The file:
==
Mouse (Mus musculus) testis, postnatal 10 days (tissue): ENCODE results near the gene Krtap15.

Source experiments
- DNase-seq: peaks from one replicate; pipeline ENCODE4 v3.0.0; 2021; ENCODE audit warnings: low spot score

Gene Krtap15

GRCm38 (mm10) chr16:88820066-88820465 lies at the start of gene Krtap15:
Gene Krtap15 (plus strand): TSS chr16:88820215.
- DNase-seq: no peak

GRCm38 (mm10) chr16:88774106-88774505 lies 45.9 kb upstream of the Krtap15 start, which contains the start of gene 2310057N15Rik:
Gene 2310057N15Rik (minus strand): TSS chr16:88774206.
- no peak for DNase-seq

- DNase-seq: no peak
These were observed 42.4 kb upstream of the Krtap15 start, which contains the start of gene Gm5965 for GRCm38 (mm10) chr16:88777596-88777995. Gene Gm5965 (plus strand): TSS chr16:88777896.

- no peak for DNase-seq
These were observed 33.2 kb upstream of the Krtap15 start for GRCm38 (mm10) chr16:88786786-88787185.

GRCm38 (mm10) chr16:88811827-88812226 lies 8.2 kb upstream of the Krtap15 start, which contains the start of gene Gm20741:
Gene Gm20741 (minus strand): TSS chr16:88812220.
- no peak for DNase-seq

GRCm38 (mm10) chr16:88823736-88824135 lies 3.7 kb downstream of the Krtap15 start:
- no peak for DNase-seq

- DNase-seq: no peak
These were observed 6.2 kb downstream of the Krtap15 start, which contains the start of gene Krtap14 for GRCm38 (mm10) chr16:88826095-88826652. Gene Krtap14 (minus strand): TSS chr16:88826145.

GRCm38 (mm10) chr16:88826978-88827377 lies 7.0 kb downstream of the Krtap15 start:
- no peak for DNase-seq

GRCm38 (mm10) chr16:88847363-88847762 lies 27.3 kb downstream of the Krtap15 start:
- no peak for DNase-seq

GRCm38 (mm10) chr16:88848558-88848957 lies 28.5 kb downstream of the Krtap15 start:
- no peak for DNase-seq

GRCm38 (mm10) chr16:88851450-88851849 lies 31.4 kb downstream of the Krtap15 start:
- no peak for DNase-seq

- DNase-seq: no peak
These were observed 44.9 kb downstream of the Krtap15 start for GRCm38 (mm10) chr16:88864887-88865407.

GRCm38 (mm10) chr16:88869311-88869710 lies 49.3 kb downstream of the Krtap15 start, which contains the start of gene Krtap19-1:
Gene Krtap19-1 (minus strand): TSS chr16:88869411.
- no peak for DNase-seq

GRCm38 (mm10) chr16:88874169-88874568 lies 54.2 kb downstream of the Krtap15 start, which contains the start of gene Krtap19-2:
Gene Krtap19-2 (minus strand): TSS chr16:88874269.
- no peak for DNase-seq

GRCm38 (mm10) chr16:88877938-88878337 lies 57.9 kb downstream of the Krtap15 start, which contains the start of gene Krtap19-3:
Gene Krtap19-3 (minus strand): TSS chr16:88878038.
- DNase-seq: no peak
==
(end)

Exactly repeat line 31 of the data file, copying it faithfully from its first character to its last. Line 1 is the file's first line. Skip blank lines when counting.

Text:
These were observed 44.9 kb downstream of the Krtap15 start for GRCm38 (mm10) chr16:88864887-88865407.